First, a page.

A Dutch student has unveiled a prototype ‘ambulance drone‘, a flying defibrillator able to protect heart attack victims within valuable life-saving minutes.

Created by engineering graduate Alec Momont, it can reach up to speeds of up to 100 kilometres per hour (60 miles per hour).

Ambulance Drone
The ambulance drone is capable of tracking emergency mobile calls and relies upon the GPS to navigate.

The drone has been painted in emergency services yellow and driven by six propellers, the drone can contain a four kilogramme load – in this context a defibrillator.

Perhaps, the ambulance drone can have a defibrillator to a patient within a 12 square kilometre (4.6 square miles) range per minute, increasing the chance of survival from 8 percent to 80 percent.

The drone has been intelligently designed due to which it becomes capable of tracking emergency mobile calls and makes use of the GPS to navigate.

Ambulance Drone With Flying Defibrillator
Alec Momont shows his prototype ‘ambulance drone’ a flying medical toolbox able to protect heart attack victims.

Reaching the scene, an operator, like a paramedic, can view, interact and guide those helping the patient by using an on-board camera associated with a control room via a live streaming webcam.

‘Around 800,000 people suffer a cardiac arrest in the European Union every year and only 8.0 percent survive,’ Momont, 23, detailed at the TU Delft University.

‘The main reason for this is the relatively long response time of emergency services of around 10 minutes, while brain death and fatalities occur with four to six minutes,’ he mentioned.

The efficient looking prototype has even garnered the interest of emergency services including that of Amsterdam, the Dutch daily Algemeen Dagblad said.

eTU Delft student Alec Momont has already showcased his innovative design of the ambulance drone with a perfectly built in defibrillator in Delft, The Netherlands, much to the amusement of onlookers.

Developing the drone to such an extent that it is capable of handling any requirement in a perfect manner is most crucial.

The Dutch Heart Foundation also gave kudos to the idea, the newspaper added.

Ambulance Drone can save your life
It can reach up to speeds of up to 100 kilometers per hour (60 miles per hour) increase the chance of survival from 8 percent to 80 percent

Momont however expresses his wish about the drone to become a ‘flying medical toolbox‘ capable of carrying an oxygen mask to anyone trapped in a fire or an insulin injection to a diabetes sufferer.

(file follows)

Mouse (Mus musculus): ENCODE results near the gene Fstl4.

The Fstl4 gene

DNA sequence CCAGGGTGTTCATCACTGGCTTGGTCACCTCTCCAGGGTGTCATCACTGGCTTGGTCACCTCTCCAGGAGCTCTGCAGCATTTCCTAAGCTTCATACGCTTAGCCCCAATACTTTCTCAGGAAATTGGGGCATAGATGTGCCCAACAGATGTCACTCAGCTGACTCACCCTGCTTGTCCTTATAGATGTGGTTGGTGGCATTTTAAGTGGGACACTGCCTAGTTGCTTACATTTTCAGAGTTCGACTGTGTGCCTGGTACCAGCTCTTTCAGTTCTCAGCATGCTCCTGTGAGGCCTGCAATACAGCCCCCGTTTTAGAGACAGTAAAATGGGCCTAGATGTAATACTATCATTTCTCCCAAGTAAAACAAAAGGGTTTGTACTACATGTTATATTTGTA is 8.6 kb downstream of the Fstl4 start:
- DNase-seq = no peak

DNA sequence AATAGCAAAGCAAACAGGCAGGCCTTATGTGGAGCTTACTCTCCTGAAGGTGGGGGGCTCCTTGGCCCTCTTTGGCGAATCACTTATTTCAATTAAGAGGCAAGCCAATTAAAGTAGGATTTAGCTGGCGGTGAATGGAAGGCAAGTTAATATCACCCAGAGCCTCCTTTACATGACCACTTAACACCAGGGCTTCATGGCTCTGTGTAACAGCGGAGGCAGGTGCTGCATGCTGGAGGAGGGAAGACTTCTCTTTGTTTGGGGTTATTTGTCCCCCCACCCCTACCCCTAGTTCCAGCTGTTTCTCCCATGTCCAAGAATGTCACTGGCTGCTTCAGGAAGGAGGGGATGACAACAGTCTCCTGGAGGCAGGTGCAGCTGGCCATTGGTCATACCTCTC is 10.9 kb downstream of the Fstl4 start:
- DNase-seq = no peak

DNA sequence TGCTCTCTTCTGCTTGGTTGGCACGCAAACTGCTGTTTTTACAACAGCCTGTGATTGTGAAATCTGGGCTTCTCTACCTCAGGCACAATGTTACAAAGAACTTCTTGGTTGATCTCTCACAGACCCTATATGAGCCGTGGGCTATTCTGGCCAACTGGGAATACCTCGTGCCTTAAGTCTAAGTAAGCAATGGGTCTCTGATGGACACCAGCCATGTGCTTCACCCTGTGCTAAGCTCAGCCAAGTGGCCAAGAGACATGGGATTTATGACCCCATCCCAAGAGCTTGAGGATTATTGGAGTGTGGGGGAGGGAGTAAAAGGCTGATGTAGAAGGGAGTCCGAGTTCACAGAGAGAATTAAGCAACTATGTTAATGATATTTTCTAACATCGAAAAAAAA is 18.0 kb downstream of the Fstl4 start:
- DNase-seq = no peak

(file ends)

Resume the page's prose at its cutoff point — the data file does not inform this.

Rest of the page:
However, the innovative drone is still in its development stages as far as designing its steering control and legal concerns related to its use are bothersome, Momont said.

Perhaps, he even mentioned that he is hopeful about the operational emergency drone network across the Netherlands in next five years.

The useful drone might cost around 15,000 euros ($19,000) each as per initial estimates.

‘I hope it will save hundreds of lives in the next five years,’ Momont said.

It is essential that the right medical care is provided within the first few minutes of a cardiac arrest,’ says.

Considering the fact that such a multipurpose drone has already been created for the benefit of sufferers in times of emergency, it is possible to explore best features without going through any complex scenarios any further. Getting along with the detailed needs in a timely fashion is most crucial as well.

http://www.aartiinformatics.com/wp-content/uploads/2014/11/Ambulance-Drone.jpghttp://www.aartiinformatics.com/wp-content/uploads/2014/11/Ambulance-Drone-300x300.jpgAarti InformaticsTECHNOLOGYambulance drone,emergency drone,flying medical toolbox,how ambulance drone help,how ambulance drone save life,how ambulance drone work,medical drone,medical dronesA Dutch student has unveiled a prototype 'ambulance drone', a flying defibrillator able to protect heart attack victims within valuable life-saving minutes. Created by engineering graduate Alec Momont, it can reach up to speeds of up to 100 kilometres per hour (60 miles per hour). The drone has been painted in...Daily News, News Magazine, Online Magazine